The courtroom scene from the film “New Jack City” ultimately affirms the importance of capitalism in a functional society. An analysis of the scene reveals that selfishness is an outcome of interfering with the ideal capitalism settings. In the courtroom scene, a selfish and homicidal drug lord (Nino) is on trial for his criminal activities. In his defense, Nino claims that the system not only allows drug trade and the inherent violence, it actively promotes it. For example, none of the people in court owned a poppy field. The drugs came from outside, against the control measures, because of societal demands. By making drugs illegal, the system (government, lawmakers, law enforcement, lobbyists and other parties) were contributing to the problem of violence in Harlem. Nino is saying that without the law restricting the movement of drugs, there would be no need for violence. For example, legal commodities such as sugar and salt do not attract criminal activity because they move freely.
Capitalism appears to be a problem on the surface. The power of demand in Harlem powered Nino and his gang (The Cash Money Brothers) because it made drug trade enticing. The attractiveness of money is so great that individuals are willing to kill each other and damage their communities. Since capitalism is individualistic, it encourages narcissistic thinking and Nino is even willing to sacrifice a member of his gang if it will reduce his liabilities in the court scene. According to Marx’s view of capitalism, a capitalist has an unfair advantage because an existing reserve enables him to buy labor. Therefore, poor sections of the demographic face an unfair system and always have to struggle against an established class of elites. Nino claims he is a criminal because he was not born with a silver spoon like the rich people in the court. The implication is a struggle between social classes created by capitalism makes crime appealing. Capitalistic systems thus appear to be the cause of the problem. A closer look at the scene paints a different picture of capitalism. Capitalism promotes individual enterprise and tends to reward initiative. For a person to rise from a low class, they must accumulate savings and learn to live in moderation. In its purest form, capitalism is about complete freedom in the marketplace. Nino is attacking efforts to regulate commodities in his outburst. The attack reveals that the concern for fairness and control of goods and services is responsible for the current situation. Efforts to control the dynamics of a free market create a situation where drug lords try to find illegal means to satisfy an existing demand.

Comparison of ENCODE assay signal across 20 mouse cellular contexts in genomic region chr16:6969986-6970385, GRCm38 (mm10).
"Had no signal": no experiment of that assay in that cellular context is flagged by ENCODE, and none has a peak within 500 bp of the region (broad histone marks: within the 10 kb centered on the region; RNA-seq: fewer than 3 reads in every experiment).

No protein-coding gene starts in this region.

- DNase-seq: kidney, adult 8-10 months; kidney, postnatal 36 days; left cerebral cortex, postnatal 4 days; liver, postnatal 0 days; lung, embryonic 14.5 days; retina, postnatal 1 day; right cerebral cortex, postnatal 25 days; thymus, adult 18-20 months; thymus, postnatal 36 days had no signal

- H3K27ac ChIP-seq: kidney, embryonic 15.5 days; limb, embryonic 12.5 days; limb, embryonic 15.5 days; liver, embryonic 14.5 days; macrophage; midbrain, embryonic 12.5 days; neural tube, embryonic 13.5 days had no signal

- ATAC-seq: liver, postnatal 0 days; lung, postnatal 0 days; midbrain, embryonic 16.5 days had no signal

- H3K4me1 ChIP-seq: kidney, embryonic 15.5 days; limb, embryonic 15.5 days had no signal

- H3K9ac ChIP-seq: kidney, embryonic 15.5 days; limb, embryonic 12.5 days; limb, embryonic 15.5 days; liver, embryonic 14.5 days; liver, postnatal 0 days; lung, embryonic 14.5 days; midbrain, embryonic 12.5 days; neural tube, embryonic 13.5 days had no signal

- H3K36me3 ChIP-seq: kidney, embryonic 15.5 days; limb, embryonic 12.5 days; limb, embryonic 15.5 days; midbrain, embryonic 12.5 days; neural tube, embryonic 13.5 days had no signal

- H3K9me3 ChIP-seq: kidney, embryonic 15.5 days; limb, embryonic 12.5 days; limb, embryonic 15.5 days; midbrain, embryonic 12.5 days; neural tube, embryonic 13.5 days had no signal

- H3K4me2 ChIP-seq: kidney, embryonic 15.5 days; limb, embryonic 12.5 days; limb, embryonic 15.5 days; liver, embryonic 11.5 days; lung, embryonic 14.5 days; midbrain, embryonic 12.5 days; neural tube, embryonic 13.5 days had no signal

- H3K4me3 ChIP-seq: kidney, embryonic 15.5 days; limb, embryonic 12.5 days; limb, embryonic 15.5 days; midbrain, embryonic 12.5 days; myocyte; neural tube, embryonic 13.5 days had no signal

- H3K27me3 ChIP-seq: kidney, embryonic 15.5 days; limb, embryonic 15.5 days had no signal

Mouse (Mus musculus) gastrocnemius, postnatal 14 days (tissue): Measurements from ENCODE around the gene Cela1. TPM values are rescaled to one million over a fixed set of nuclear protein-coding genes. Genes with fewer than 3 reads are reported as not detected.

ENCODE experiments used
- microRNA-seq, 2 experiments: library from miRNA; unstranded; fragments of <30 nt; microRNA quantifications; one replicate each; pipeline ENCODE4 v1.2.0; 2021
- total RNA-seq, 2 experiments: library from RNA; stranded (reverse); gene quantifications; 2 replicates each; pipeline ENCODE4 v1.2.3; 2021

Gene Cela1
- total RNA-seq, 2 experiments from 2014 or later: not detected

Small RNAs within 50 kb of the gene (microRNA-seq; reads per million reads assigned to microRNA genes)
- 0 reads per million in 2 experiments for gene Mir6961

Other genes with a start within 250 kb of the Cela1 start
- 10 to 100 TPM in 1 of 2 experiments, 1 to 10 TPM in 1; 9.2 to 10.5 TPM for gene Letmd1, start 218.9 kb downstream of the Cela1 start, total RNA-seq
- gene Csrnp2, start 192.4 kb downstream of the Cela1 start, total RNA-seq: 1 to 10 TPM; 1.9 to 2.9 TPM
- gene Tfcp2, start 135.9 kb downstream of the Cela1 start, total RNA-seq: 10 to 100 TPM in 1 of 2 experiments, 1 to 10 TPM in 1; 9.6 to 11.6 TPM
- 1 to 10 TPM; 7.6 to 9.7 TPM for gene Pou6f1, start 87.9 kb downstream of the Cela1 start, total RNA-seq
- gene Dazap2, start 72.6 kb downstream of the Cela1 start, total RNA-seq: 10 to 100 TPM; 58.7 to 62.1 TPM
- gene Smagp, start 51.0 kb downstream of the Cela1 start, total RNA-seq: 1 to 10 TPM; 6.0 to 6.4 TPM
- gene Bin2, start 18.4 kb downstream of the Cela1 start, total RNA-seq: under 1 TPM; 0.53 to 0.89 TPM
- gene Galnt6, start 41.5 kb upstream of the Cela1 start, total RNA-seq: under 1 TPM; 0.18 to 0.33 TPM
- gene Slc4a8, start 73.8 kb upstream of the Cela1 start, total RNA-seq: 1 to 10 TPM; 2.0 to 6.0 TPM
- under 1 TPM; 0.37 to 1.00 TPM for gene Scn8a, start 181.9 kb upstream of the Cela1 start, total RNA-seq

Without interfering with the conditions of an efficient market, criminals do not have an incentive. Other forms of illegal trading such as smuggling also involve efforts to control the nature of goods in the market. Removing the controls would eliminate the possibility of any party harming their community. In fact, from the short film “Why Capitalism Works”, entrepreneurs must concern themselves with the needs and concerns of others. Since an entrepreneur must respond to others, successful businesses would only thrive because they offer services to the community. Enterprise also requires long-term goals and collaborations to build sustainable teams. At its core, capitalism promotes social wellness because it encourages an improvement of services and serving customer interests. The scene from “New Jack City” affirms capitalism because it shows that businesses need complete freedom to thrive.
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